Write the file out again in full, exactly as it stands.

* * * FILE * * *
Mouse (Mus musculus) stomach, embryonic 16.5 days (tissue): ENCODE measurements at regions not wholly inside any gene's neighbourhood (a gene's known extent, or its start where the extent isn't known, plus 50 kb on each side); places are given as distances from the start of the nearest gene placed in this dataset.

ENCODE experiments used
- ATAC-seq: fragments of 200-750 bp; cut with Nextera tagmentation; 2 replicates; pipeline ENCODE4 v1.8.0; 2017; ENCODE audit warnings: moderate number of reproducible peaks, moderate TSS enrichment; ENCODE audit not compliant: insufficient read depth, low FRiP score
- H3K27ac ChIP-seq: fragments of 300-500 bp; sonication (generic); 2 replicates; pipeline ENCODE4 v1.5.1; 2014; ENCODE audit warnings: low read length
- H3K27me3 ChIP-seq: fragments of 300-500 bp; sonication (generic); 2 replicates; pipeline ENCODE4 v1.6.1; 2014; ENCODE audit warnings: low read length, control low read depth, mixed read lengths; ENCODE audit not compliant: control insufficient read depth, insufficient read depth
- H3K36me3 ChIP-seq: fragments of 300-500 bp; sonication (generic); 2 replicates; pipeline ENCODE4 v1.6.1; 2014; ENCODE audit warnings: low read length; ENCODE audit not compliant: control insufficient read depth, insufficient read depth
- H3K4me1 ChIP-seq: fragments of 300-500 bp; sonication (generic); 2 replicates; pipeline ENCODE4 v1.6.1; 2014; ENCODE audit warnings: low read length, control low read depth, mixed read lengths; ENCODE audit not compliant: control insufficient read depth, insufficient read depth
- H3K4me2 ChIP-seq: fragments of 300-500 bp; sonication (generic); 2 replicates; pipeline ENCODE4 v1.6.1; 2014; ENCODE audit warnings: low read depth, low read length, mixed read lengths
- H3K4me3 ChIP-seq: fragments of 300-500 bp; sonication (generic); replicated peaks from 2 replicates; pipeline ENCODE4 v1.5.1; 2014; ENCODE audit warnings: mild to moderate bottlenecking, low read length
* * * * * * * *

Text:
Mouse (Mus musculus) stomach, embryonic 16.5 days (tissue): ENCODE measurements at regions not wholly inside any gene's neighbourhood (a gene's known extent, or its start where the extent isn't known, plus 50 kb on each side); places are given as distances from the start of the nearest gene placed in this dataset.

ENCODE experiments used
- ATAC-seq: fragments of 200-750 bp; cut with Nextera tagmentation; 2 replicates; pipeline ENCODE4 v1.8.0; 2017; ENCODE audit warnings: moderate number of reproducible peaks, moderate TSS enrichment; ENCODE audit not compliant: insufficient read depth, low FRiP score
- H3K27ac ChIP-seq: fragments of 300-500 bp; sonication (generic); 2 replicates; pipeline ENCODE4 v1.5.1; 2014; ENCODE audit warnings: low read length
- H3K27me3 ChIP-seq: fragments of 300-500 bp; sonication (generic); 2 replicates; pipeline ENCODE4 v1.6.1; 2014; ENCODE audit warnings: low read length, control low read depth, mixed read lengths; ENCODE audit not compliant: control insufficient read depth, insufficient read depth
- H3K36me3 ChIP-seq: fragments of 300-500 bp; sonication (generic); 2 replicates; pipeline ENCODE4 v1.6.1; 2014; ENCODE audit warnings: low read length; ENCODE audit not compliant: control insufficient read depth, insufficient read depth
- H3K4me1 ChIP-seq: fragments of 300-500 bp; sonication (generic); 2 replicates; pipeline ENCODE4 v1.6.1; 2014; ENCODE audit warnings: low read length, control low read depth, mixed read lengths; ENCODE audit not compliant: control insufficient read depth, insufficient read depth
- H3K4me2 ChIP-seq: fragments of 300-500 bp; sonication (generic); 2 replicates; pipeline ENCODE4 v1.6.1; 2014; ENCODE audit warnings: low read depth, low read length, mixed read lengths
- H3K4me3 ChIP-seq: fragments of 300-500 bp; sonication (generic); replicated peaks from 2 replicates; pipeline ENCODE4 v1.5.1; 2014; ENCODE audit warnings: mild to moderate bottlenecking, low read length